Following the retirement of head of G10 FX James Bindler, Citi is reorganising its business structure by merging its G10 and emerging markets FX activities into a single global foreign exchange trading business.
As previously reported by Profit & Loss, Itay Tuchman has been appointed to head the new business, reporting to Nadir Mahmud, head of FX and Local Markets. Tuchman will be relocated from Sydney, where he is currently head of the Markets and Securities Services business for Australia and New Zealand.
A Tribunal at South Africa’s Competition Commission will officially hear details of Citi’s agreed settlement with local authorities to end charges of collusion and market manipulation on May 22.
Although the bank has reached an agreement with the Commission and agreed to pay ZAR 69.5 million for its role in the alleged manipulation, local sources say the deal has to be rubber stamped by the Tribunal. Citi was the first bank of 17 charged to settle with the Commission on February 20.
Steven Englander, global head of G10 FX strategy, has left Citi according to market sources.
P&L Report Card: Did anything happen in the prime brokerage space last year? For the second year in a row, developments in this field were few and far between, which probably indicates the focus on making sure risk systems are fully up to scratch on the part of providers. It obviously started with SNB Day, but has continued with a few further market events, and as a result the major PBs have not only continued to cut some of the tail risk among their client bases, but they have increased their monitoring of existing clients as well.
P&L Report Card: The next 18 months are going to be interesting for the banks’ research teams, not only do they have a rather erratic geopolitical situation to deal with, but they are also firmly in the firing line over MiFID II. Post-January 1, 2018 will be the time when we learn a lot more about how important clients actually think research is, and while paying for research is only a small part of the regulation, it will have a large impact on this segment of the FX business.
We have noted previously that the more in-depth reports are lightly read – partly this is a question of time, and partly it is a question of the value of such reports.
P&L Report Card: The key to a superb service to corporate FX clients remains flexibility and the ability to provide for a huge range of customers. From the biggest multinational with its very sophisticated technology and execution desk, through the standard corporate hedging desk, down to the corporation seeking to make international payments, no other client segment offers such a broad spectrum. Inevitably, given how the focus for years was on volume and market share, the top end of corporate town is well catered for by just about every bank.
Likewise, several banks have solutions for payments.
P&L Report Card: For yet another year we were thinking (yes, we know that should read “hoping”) that 2017 would be the year in which the FX options market’s structure was finally sorted out. We were optimistic over the availability of clearing services, customers were more open to structured solutions to their hedging problems, and the multi-dealer world – something we consider to be important for a market’s development – was looking up. A year on? Well not a lot has happened.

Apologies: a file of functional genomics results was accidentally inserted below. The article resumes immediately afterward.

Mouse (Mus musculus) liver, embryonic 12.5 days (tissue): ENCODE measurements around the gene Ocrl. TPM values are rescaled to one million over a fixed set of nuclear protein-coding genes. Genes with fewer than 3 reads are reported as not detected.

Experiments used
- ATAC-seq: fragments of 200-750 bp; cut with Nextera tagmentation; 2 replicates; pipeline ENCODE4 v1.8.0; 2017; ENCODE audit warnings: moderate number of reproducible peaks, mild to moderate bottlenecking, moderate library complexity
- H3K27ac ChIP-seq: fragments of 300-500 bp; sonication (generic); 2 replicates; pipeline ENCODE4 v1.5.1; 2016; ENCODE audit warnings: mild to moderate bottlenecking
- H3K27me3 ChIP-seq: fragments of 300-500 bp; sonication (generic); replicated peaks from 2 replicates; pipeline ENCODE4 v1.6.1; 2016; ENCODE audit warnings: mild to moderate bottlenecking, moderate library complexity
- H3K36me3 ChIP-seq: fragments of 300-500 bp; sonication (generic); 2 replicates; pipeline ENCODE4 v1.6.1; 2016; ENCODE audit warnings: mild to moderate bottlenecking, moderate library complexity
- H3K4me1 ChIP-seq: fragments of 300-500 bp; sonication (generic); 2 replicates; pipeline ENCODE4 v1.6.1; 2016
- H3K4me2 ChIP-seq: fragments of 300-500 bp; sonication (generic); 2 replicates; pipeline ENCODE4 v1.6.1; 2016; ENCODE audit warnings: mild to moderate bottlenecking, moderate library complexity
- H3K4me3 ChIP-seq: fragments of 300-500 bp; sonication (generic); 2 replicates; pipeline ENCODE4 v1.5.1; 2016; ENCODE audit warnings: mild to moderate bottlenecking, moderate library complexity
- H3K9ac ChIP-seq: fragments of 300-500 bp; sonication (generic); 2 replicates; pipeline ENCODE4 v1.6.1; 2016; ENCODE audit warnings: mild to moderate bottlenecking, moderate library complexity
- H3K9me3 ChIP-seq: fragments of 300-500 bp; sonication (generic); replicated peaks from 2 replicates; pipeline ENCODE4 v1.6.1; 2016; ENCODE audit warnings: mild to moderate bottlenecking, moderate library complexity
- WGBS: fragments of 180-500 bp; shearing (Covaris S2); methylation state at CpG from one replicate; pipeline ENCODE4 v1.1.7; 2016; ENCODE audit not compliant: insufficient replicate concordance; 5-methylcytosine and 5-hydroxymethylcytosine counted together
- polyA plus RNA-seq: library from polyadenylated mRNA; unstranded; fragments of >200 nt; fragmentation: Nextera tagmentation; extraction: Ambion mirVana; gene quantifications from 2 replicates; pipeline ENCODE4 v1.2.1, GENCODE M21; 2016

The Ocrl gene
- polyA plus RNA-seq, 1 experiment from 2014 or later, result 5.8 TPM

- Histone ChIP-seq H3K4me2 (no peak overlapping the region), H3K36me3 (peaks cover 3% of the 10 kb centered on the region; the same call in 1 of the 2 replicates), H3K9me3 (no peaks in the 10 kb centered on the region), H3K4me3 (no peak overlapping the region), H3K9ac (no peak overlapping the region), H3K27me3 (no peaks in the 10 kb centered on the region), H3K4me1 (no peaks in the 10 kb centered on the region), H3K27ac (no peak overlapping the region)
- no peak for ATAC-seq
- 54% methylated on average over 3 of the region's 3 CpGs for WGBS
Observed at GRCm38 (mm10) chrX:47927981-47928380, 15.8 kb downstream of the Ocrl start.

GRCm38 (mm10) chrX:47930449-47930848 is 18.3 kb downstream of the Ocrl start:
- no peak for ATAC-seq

Volumes continue to struggle in the public markets and clearing has not taken off, but at least the event-driven nature of markets means that customers still see value in FX options. So, the future of the market is no closer to being defined than it was a year ago (actually, if we are being honest, four years ago).
For the second year in succession, UBS and JP Morgan have won the top two prizes in Profit & Loss’s Digital FX Awards.
For the fourth year in succession, UBS’s Neo won Best Platform, it was also named as Best Rates Platform and Best Structured Products Platform. Of note, UBS also won an unprecedented 10th Post Trade Award in a row.
Meanwhile JP Morgan reinforced its success from 2016 when it first won Best FX Platform by carrying off the award again in 2017. The bank also added three others to notch four trophies for the first time in the Digital FX Awards’ 15-year history.
The US Commodity Futures Trading Commission (CFTC) has issued two separate Orders filing and settling charges against two former Citigroup traders for spoofing US Treasury futures markets.
Stephen Gola and Jonathan Brims, who have been dismissed by the bank, are required to pay $350,000 and $200,000 in civil monetary penalties respectively. Both traders are banned from trading in the futures markets until six months after each has made full payment of his respective penalty. In addition, Gola and Brims are ordered to cease and desist from violating the Commodity Exchange Act’s prohibition against spoofing, as charged.
Sources familiar with the matter say that Charl Vleeschauwer is joining Citi in Sydney as part of the bank’s shift of its Asian spot desk to that centre.
Following his retirement from Citi, where he spent nearly 30 years and most recently served as global head of G10 FX, James Bindler, reflected at Forex Network London about the changes that he’s observed in the industry.
He’s also made a number of predictions regarding its future.
1. The line between banks and non-banks will continue to blur
“As always with all these things, it comes from both sides of the equation. Banks will get faster and high-frequency traders will seek capital to backstop their risk taking activities,” said Bindler.
Discussing the challenges facing market makers, Bindler noted that the cost of FX trading is generally rising, particularly for firms that need to use prime brokers to access the market.